The political and security transition continues to take a heavy toll on Afghanistan’s economy. The World Bank Afghanistan Economic Update April 2015 notes that economic growth in Afghanistan has slowed sharply starting 2013. The decline in growth, from an average of 9 percent during 2003-2012 to 3.7 percent in 2013 and 2 percent in 2014, is mostly the result of protracted political transition in 2014 and slow pace of reforms, reducing investor and consumer confidence in the economy. The growth outlook for 2015 remains weak: unfavorable weather conditions for agriculture production and lagged effects from last year could continue to undermine economic recovery.
Moreover, the Government is still grappling with containing a fiscal crisis which unfolded last year. The economic slowdown, compounded by increased governance vulnerabilities and weaknesses in tax and customs enforcement, resulted in a hefty decline of domestic revenues from a peak of 11.6 percent of GDP in 2011 to 8.4 percent in 2014. In spite of measures to restrain expenditures, the government faced a financing shortfall in excess of $500 million in 2014, which it managed with the help of exceptional donor assistance and by drawing down cash reserves and accumulating arrears. Consequently the government started the year with a relatively weak fiscal position, further strained by stagnating revenues in the first quarter of 2015.
In this context, the Economic Update stresses that restoring fiscal stability is critical to steer Afghanistan’s economy back on a path of recovery and growth. This will require accelerating revenue enhancing reforms, stronger expenditure consolidation efforts and additional financial assistance. Otherwise, the report cautions, the government is likely to face a financing gap in 2015, potentially as large as last year.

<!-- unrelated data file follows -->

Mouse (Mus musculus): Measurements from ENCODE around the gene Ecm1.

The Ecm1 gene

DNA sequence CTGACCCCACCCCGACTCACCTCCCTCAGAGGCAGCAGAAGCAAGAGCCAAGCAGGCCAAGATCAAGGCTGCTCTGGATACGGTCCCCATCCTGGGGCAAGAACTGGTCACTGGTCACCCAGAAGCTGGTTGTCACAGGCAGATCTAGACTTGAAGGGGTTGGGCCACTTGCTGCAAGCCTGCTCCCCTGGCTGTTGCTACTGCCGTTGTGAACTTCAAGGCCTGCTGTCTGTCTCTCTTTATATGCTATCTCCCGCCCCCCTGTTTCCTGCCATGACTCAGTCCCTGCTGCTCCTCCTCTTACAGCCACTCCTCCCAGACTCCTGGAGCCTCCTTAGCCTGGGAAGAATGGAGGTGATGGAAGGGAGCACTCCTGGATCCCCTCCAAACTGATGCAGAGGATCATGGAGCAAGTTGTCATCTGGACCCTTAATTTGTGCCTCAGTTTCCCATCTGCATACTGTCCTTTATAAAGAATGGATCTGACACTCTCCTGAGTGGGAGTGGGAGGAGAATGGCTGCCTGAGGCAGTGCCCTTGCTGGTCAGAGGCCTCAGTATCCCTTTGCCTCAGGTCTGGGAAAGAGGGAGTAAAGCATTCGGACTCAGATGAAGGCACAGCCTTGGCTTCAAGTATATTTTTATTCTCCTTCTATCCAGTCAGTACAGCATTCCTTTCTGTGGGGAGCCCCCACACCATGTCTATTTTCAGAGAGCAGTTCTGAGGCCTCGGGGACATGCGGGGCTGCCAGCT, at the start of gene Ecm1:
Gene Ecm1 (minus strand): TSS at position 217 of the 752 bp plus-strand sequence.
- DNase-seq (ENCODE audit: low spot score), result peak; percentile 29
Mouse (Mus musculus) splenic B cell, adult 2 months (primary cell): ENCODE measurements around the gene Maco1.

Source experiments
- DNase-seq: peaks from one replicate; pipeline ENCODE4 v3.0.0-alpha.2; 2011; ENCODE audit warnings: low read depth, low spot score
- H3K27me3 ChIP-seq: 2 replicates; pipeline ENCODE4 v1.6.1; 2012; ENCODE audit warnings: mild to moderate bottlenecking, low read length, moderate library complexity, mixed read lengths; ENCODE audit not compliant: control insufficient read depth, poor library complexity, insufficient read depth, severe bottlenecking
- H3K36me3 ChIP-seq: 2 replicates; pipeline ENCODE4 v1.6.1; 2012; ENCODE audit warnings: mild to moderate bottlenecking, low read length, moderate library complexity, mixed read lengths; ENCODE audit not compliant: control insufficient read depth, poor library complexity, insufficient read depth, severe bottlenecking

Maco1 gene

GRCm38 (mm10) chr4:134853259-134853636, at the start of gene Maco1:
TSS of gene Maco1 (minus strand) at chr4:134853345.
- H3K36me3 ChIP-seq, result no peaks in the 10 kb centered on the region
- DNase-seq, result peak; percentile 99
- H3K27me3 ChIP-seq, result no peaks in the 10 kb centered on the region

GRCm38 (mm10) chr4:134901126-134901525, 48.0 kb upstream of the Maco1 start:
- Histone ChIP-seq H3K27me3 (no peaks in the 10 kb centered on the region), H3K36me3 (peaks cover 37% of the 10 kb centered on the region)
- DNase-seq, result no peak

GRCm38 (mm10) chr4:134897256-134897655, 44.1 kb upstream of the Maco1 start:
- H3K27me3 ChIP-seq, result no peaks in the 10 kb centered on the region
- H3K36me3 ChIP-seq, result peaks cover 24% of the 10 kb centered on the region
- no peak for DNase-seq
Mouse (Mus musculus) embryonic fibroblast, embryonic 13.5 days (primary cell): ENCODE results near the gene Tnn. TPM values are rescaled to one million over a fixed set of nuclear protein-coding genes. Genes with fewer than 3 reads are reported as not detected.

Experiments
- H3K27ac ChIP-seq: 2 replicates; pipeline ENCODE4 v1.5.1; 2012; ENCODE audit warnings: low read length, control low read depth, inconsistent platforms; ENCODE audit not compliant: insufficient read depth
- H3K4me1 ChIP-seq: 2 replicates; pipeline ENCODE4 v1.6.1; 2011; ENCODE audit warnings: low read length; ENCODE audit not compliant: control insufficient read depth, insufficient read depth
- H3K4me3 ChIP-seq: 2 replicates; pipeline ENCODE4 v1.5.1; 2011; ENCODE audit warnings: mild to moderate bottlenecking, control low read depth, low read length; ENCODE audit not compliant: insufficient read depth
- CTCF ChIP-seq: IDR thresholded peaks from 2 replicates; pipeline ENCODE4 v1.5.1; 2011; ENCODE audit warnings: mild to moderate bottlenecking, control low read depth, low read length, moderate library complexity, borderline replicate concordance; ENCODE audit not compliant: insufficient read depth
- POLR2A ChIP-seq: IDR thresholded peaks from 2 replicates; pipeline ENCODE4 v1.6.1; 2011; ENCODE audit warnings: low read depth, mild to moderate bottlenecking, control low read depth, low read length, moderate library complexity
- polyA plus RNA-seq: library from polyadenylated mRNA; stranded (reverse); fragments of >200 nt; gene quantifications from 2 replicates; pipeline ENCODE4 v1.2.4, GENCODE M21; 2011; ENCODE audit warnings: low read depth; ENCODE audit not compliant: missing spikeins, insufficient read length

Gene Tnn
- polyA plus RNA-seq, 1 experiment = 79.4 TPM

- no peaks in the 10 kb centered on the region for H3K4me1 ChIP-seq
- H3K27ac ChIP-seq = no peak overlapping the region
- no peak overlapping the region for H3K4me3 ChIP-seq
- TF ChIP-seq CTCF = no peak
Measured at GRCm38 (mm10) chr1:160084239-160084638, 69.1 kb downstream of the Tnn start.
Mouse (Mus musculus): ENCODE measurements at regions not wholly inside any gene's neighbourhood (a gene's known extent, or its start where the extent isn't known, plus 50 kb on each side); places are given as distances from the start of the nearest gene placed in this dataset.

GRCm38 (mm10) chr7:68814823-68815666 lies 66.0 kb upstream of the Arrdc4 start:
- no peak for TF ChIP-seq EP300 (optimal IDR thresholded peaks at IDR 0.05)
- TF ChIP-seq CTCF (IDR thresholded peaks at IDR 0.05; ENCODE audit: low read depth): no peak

To address the macroeconomic vulnerabilities, the Afghan Government plans to implement strong reform programs as part of an agreement on a nine-month IMF Staff Monitored Program (SMP) which centers around measures to mobilize revenue and strengthen the financial sector.
In sum, the report concludes that Afghanistan faces the dual challenge of restoring confidence in its economic prospects and addressing formidable medium term development challenges. Successful implementation of the SMP and the ambitious reform program which the new government articulated and presented at the London Conference on Afghanistan in December 2014 could go a long way in bringing the country on a sustainable path for development.